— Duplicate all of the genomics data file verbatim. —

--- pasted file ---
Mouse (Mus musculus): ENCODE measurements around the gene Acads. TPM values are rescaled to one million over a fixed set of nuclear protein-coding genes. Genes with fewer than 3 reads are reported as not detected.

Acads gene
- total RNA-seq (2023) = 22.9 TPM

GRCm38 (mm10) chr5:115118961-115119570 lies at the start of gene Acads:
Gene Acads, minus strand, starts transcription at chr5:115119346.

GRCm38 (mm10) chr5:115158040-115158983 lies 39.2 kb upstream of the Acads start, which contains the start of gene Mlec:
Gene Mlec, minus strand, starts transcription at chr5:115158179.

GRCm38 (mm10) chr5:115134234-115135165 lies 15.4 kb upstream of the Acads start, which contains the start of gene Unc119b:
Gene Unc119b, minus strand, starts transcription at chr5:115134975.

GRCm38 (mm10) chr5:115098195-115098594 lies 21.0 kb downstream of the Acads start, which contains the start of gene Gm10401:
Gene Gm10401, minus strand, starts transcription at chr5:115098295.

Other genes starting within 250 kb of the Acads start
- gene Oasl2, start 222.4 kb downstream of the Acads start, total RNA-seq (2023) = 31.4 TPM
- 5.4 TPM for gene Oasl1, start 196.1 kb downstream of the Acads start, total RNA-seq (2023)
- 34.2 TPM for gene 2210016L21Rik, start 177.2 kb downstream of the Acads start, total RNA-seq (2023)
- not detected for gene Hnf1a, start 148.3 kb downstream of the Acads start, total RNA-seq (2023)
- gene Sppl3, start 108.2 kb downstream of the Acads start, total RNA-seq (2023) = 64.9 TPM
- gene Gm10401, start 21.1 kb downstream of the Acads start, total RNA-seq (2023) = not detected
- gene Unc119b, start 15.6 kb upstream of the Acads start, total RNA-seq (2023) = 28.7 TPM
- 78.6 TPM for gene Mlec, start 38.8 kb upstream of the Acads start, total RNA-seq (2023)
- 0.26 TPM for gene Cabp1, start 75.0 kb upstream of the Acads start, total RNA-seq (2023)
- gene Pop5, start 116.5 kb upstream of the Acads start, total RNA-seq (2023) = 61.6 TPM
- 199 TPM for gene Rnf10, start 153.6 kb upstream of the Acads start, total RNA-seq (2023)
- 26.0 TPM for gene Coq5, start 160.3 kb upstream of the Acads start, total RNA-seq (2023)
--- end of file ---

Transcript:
Mouse (Mus musculus): ENCODE measurements around the gene Acads. TPM values are rescaled to one million over a fixed set of nuclear protein-coding genes. Genes with fewer than 3 reads are reported as not detected.

Acads gene
- total RNA-seq (2023) = 22.9 TPM

GRCm38 (mm10) chr5:115118961-115119570 lies at the start of gene Acads:
Gene Acads, minus strand, starts transcription at chr5:115119346.

GRCm38 (mm10) chr5:115158040-115158983 lies 39.2 kb upstream of the Acads start, which contains the start of gene Mlec:
Gene Mlec, minus strand, starts transcription at chr5:115158179.

GRCm38 (mm10) chr5:115134234-115135165 lies 15.4 kb upstream of the Acads start, which contains the start of gene Unc119b:
Gene Unc119b, minus strand, starts transcription at chr5:115134975.

GRCm38 (mm10) chr5:115098195-115098594 lies 21.0 kb downstream of the Acads start, which contains the start of gene Gm10401:
Gene Gm10401, minus strand, starts transcription at chr5:115098295.

Other genes starting within 250 kb of the Acads start
- gene Oasl2, start 222.4 kb downstream of the Acads start, total RNA-seq (2023) = 31.4 TPM
- 5.4 TPM for gene Oasl1, start 196.1 kb downstream of the Acads start, total RNA-seq (2023)
- 34.2 TPM for gene 2210016L21Rik, start 177.2 kb downstream of the Acads start, total RNA-seq (2023)
- not detected for gene Hnf1a, start 148.3 kb downstream of the Acads start, total RNA-seq (2023)
- gene Sppl3, start 108.2 kb downstream of the Acads start, total RNA-seq (2023) = 64.9 TPM
- gene Gm10401, start 21.1 kb downstream of the Acads start, total RNA-seq (2023) = not detected
- gene Unc119b, start 15.6 kb upstream of the Acads start, total RNA-seq (2023) = 28.7 TPM
- 78.6 TPM for gene Mlec, start 38.8 kb upstream of the Acads start, total RNA-seq (2023)
- 0.26 TPM for gene Cabp1, start 75.0 kb upstream of the Acads start, total RNA-seq (2023)
- gene Pop5, start 116.5 kb upstream of the Acads start, total RNA-seq (2023) = 61.6 TPM
- 199 TPM for gene Rnf10, start 153.6 kb upstream of the Acads start, total RNA-seq (2023)
- 26.0 TPM for gene Coq5, start 160.3 kb upstream of the Acads start, total RNA-seq (2023)